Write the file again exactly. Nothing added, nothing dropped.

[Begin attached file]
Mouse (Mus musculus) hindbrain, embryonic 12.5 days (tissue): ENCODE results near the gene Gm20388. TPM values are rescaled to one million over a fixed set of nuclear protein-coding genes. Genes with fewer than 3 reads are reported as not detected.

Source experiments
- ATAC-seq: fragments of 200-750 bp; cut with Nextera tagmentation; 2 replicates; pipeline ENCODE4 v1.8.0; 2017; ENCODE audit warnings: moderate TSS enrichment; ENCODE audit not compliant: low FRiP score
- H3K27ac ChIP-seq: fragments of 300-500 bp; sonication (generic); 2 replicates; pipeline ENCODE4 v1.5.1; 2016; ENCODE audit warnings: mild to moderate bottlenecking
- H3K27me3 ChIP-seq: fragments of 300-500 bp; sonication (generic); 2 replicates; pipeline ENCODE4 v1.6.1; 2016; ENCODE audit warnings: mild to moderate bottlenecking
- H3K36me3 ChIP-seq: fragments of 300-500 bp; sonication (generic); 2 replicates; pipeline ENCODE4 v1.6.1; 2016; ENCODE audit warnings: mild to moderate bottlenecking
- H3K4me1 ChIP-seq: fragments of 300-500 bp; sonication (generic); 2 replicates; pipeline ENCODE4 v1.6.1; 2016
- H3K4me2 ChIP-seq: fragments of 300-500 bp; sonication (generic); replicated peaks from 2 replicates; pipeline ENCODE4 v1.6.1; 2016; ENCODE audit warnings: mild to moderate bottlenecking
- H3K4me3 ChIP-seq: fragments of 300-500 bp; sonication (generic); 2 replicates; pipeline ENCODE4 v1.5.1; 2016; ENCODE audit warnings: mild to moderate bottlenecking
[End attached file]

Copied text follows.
Mouse (Mus musculus) hindbrain, embryonic 12.5 days (tissue): ENCODE results near the gene Gm20388. TPM values are rescaled to one million over a fixed set of nuclear protein-coding genes. Genes with fewer than 3 reads are reported as not detected.

Source experiments
- ATAC-seq: fragments of 200-750 bp; cut with Nextera tagmentation; 2 replicates; pipeline ENCODE4 v1.8.0; 2017; ENCODE audit warnings: moderate TSS enrichment; ENCODE audit not compliant: low FRiP score
- H3K27ac ChIP-seq: fragments of 300-500 bp; sonication (generic); 2 replicates; pipeline ENCODE4 v1.5.1; 2016; ENCODE audit warnings: mild to moderate bottlenecking
- H3K27me3 ChIP-seq: fragments of 300-500 bp; sonication (generic); 2 replicates; pipeline ENCODE4 v1.6.1; 2016; ENCODE audit warnings: mild to moderate bottlenecking
- H3K36me3 ChIP-seq: fragments of 300-500 bp; sonication (generic); 2 replicates; pipeline ENCODE4 v1.6.1; 2016; ENCODE audit warnings: mild to moderate bottlenecking
- H3K4me1 ChIP-seq: fragments of 300-500 bp; sonication (generic); 2 replicates; pipeline ENCODE4 v1.6.1; 2016
- H3K4me2 ChIP-seq: fragments of 300-500 bp; sonication (generic); replicated peaks from 2 replicates; pipeline ENCODE4 v1.6.1; 2016; ENCODE audit warnings: mild to moderate bottlenecking
- H3K4me3 ChIP-seq: fragments of 300-500 bp; sonication (generic); 2 replicates; pipeline ENCODE4 v1.5.1; 2016; ENCODE audit warnings: mild to moderate bottlenecking